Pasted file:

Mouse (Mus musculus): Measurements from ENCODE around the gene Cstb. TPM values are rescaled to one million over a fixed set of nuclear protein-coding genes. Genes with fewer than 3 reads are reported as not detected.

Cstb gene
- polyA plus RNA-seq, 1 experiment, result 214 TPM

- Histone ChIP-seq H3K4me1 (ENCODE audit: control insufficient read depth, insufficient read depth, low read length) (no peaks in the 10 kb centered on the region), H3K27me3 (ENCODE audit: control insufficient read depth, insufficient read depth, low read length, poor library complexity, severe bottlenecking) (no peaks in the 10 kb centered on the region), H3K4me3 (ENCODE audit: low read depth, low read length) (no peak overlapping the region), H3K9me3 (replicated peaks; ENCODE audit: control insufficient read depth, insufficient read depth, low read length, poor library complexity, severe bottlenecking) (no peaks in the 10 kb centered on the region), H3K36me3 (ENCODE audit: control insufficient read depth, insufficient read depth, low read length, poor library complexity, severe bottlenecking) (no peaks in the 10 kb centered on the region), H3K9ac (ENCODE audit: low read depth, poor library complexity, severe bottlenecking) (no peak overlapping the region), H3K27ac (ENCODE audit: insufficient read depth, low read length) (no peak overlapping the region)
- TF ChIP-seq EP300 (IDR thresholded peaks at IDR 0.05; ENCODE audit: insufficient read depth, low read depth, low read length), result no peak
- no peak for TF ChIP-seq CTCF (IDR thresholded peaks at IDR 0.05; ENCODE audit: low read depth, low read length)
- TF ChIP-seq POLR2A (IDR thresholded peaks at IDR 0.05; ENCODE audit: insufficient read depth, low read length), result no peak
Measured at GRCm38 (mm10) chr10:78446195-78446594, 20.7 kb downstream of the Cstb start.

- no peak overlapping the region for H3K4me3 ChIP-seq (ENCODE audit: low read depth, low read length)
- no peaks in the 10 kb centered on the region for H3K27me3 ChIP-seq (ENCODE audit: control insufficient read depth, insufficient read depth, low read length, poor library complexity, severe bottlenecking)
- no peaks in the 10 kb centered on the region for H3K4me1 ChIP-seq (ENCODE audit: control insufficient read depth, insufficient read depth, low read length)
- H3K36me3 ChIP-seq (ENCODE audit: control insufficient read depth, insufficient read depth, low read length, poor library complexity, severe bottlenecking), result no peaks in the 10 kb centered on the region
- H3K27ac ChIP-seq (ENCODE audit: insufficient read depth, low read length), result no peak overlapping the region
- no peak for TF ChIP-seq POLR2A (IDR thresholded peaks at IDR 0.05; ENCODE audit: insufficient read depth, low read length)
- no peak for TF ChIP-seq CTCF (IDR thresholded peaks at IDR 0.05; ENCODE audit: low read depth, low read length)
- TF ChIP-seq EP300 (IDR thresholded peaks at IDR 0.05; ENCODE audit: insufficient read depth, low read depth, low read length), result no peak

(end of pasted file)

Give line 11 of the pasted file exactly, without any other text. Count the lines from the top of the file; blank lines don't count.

- no peaks in the 10 kb centered on the region for H3K4me1 ChIP-seq (ENCODE audit: control insufficient read depth, insufficient read depth, low read length)